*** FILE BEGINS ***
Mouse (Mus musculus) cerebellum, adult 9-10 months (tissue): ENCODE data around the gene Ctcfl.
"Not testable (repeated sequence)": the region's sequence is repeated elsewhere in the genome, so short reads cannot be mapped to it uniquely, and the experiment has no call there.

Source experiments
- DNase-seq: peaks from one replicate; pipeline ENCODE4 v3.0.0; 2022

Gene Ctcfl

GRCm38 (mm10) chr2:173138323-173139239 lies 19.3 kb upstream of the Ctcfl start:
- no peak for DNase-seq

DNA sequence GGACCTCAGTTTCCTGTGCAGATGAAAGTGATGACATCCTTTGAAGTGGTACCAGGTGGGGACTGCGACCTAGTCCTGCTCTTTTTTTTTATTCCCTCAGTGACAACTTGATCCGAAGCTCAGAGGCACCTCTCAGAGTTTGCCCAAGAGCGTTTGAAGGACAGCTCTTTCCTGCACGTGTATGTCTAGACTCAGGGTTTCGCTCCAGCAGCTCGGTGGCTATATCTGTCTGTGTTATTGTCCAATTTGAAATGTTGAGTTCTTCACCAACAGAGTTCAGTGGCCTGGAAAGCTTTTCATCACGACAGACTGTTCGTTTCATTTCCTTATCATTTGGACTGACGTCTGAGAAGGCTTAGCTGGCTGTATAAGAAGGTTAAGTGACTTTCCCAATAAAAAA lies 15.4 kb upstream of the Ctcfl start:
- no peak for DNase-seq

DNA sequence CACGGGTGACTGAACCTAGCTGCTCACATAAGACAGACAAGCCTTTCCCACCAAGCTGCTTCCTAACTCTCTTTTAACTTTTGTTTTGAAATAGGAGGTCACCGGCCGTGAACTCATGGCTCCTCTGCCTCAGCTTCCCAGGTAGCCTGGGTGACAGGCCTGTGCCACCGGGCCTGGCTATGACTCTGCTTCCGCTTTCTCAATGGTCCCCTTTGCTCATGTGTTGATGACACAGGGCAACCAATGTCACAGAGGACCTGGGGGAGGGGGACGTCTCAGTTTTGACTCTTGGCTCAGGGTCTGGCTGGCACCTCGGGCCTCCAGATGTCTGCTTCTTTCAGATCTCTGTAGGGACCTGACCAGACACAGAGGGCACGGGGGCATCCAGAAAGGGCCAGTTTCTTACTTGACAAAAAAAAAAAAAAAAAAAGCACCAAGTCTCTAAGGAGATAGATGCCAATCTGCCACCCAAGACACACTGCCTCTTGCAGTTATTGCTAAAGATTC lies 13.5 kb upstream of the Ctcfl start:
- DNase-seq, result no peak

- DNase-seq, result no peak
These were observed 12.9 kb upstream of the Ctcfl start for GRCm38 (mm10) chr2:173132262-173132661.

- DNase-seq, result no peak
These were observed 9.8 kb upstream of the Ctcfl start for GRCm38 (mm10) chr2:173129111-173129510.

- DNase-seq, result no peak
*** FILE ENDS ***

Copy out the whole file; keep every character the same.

Mouse (Mus musculus) cerebellum, adult 9-10 months (tissue): ENCODE data around the gene Ctcfl.
"Not testable (repeated sequence)": the region's sequence is repeated elsewhere in the genome, so short reads cannot be mapped to it uniquely, and the experiment has no call there.

Source experiments
- DNase-seq: peaks from one replicate; pipeline ENCODE4 v3.0.0; 2022

Gene Ctcfl

GRCm38 (mm10) chr2:173138323-173139239 lies 19.3 kb upstream of the Ctcfl start:
- no peak for DNase-seq

DNA sequence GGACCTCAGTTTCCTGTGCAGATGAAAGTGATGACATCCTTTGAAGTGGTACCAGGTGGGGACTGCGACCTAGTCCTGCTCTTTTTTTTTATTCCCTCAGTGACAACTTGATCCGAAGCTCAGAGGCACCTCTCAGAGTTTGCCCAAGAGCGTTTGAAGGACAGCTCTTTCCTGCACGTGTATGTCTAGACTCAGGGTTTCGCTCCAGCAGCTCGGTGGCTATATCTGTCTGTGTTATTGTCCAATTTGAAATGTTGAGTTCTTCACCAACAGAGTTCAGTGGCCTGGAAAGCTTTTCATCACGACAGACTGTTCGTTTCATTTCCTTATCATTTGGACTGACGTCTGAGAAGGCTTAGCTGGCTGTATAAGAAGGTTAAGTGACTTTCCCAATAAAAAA lies 15.4 kb upstream of the Ctcfl start:
- no peak for DNase-seq

DNA sequence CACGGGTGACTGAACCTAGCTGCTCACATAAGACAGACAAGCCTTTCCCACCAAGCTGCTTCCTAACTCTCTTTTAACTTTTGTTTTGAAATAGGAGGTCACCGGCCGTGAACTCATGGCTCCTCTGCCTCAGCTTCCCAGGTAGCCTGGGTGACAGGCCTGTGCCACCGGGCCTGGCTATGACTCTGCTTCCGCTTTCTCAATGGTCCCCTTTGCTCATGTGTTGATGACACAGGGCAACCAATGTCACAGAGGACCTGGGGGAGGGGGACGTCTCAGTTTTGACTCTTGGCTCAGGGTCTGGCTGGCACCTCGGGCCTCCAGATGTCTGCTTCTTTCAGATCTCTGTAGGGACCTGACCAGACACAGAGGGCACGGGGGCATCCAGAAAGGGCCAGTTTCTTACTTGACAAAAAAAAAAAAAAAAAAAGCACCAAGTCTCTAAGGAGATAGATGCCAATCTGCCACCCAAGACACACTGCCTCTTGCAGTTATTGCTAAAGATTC lies 13.5 kb upstream of the Ctcfl start:
- DNase-seq, result no peak

- DNase-seq, result no peak
These were observed 12.9 kb upstream of the Ctcfl start for GRCm38 (mm10) chr2:173132262-173132661.

- DNase-seq, result no peak
These were observed 9.8 kb upstream of the Ctcfl start for GRCm38 (mm10) chr2:173129111-173129510.

- DNase-seq, result no peak